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  1. David Horvitz <hikarusaru@gmail.com>
  2. 12/2/12
  3.  
  4. to Charlotte
  5. very very slight edit:
  6.  
  7. I have a habit of giving everything I make away. If I make a poster, or a book, or a zine, they all disappear in time. And some things, like postcards, or small prints that fit in envelopes, they are made specifically to be sent to someone, or a lot of people - people I know, or people I don’t know. My friend Sarah says I should keep two of everything I make. I think this must be some standard in the archiving world. But I don’t want to do this. (I think Sarah has started her own archive for me. It’s impossible for her to have everything.) I don’t want to carry around with me the baggage and weight of all this stuff. I don’t want to give myself the responsibility of being the organizer of my own archive. Where would I put everything? When I move, do I carry it with me? There is something nice about an artist’s archive. It is a testament to a practice that took place over a period of time. A commitment. A commitment to creativity, to imagination, to a certain kind of life. But I don’t need to simultaneously be committed, and to hold onto the proof of that commitment. If it all disappears, that is fine. One thing that happens because of this attitude (is this an attitude?) is the possibility of things lost being rediscovered. And that surprise that comes with that. I recently found a book at Printed Matter that was lost under a pile of books. I had completely forgot I made it. Or finding some small print on someone’s refrigerator from the thousands of photographs I used to give out at The Smell when I lived in Los Angeles. Or a poster on someone’s wall in the background of a photograph. I’m not trying to advocate this. I am just explaining myself.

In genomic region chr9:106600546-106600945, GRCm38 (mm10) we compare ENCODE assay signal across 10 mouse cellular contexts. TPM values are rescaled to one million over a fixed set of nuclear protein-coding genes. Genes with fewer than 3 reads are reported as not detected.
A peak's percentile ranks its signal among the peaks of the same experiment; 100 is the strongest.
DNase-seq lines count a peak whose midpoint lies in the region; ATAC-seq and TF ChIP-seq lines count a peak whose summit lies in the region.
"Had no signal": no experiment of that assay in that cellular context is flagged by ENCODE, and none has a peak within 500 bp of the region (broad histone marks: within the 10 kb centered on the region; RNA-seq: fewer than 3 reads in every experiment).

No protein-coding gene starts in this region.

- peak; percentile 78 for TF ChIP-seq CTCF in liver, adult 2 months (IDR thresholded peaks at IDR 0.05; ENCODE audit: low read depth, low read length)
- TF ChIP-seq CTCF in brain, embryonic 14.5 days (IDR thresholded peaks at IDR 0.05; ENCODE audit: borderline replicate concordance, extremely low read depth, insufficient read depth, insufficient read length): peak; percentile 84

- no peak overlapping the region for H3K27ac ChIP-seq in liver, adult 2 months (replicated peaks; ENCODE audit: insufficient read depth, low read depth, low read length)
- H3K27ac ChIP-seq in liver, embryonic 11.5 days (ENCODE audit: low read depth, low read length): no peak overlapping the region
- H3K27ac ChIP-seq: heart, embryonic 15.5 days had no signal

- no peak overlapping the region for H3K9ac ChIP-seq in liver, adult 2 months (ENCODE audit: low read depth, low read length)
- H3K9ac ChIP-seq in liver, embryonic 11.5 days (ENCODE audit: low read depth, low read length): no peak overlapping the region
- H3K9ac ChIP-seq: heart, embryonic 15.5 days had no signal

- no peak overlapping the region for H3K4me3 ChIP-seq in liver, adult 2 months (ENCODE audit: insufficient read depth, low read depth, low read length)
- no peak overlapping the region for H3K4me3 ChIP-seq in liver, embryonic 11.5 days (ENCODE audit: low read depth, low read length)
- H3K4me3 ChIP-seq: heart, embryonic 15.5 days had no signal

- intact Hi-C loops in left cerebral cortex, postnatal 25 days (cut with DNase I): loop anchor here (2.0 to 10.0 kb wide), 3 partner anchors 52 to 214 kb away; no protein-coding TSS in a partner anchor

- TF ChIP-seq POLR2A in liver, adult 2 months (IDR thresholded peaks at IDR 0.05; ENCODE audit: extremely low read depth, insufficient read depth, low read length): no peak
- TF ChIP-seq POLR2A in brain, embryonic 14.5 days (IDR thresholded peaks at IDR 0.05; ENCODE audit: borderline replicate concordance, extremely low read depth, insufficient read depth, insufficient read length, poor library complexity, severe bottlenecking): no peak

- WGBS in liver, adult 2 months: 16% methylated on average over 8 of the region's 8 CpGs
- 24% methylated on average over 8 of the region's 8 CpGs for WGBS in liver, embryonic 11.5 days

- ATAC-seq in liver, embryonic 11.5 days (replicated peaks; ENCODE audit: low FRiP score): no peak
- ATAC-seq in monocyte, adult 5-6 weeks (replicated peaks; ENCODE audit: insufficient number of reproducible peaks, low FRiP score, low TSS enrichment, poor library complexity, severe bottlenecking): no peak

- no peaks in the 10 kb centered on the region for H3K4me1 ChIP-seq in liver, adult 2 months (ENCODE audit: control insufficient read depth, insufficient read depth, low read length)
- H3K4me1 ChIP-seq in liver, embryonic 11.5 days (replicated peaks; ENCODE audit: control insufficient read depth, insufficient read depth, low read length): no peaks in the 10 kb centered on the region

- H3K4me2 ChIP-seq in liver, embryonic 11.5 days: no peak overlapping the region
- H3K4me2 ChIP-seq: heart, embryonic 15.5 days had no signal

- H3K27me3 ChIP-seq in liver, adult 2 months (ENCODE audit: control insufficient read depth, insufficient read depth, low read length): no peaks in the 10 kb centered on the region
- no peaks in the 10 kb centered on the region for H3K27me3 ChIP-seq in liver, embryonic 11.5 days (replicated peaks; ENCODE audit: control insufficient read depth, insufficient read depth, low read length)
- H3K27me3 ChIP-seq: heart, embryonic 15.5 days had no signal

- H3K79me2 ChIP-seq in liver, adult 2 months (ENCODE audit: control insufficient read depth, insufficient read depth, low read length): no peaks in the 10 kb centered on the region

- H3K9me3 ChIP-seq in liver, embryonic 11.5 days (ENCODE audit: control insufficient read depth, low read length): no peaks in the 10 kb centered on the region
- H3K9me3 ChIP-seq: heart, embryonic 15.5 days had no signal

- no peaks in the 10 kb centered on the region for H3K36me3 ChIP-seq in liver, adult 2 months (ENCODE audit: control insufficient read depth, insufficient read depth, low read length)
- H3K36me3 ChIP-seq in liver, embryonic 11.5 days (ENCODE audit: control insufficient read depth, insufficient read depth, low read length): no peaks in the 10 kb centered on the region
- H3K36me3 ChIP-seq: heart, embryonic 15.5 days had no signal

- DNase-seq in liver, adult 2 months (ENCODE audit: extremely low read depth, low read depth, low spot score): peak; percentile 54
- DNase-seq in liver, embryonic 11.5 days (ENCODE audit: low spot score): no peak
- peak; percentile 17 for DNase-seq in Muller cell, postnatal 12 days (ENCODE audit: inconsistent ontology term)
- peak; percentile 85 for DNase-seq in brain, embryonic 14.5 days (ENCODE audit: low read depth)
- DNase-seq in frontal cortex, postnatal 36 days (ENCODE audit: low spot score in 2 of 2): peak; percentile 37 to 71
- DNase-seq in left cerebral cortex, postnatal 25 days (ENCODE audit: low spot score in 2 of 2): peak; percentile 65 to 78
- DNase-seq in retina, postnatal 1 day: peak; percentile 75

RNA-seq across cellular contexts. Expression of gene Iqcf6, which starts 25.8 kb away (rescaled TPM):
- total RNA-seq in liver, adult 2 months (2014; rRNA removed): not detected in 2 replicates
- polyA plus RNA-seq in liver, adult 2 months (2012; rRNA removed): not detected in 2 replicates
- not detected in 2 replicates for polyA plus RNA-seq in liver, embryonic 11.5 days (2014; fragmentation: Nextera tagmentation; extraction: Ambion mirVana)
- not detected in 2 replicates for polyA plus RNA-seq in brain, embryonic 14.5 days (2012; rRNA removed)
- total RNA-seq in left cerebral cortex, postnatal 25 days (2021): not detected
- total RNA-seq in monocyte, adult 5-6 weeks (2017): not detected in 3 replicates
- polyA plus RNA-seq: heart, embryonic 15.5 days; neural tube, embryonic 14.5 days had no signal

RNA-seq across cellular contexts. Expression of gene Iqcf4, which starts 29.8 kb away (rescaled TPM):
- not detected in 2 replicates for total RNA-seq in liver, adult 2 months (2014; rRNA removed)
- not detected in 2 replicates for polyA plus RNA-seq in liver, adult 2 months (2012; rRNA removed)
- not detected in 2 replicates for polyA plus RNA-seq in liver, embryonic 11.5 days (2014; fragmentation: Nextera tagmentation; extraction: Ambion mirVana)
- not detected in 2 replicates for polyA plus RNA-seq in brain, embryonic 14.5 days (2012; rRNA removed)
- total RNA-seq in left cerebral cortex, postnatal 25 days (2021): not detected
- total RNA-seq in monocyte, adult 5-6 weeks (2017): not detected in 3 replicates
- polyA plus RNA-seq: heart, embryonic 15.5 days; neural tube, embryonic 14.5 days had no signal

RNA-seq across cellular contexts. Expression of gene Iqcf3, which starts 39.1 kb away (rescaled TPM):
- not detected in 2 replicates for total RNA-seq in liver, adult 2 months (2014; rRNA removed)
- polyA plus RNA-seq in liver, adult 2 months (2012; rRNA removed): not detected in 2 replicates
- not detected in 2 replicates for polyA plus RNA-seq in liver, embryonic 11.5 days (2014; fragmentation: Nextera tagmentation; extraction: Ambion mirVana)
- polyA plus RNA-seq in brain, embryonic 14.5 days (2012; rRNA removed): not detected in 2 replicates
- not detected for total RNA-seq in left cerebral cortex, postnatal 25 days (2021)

8.  
  9. that is it.
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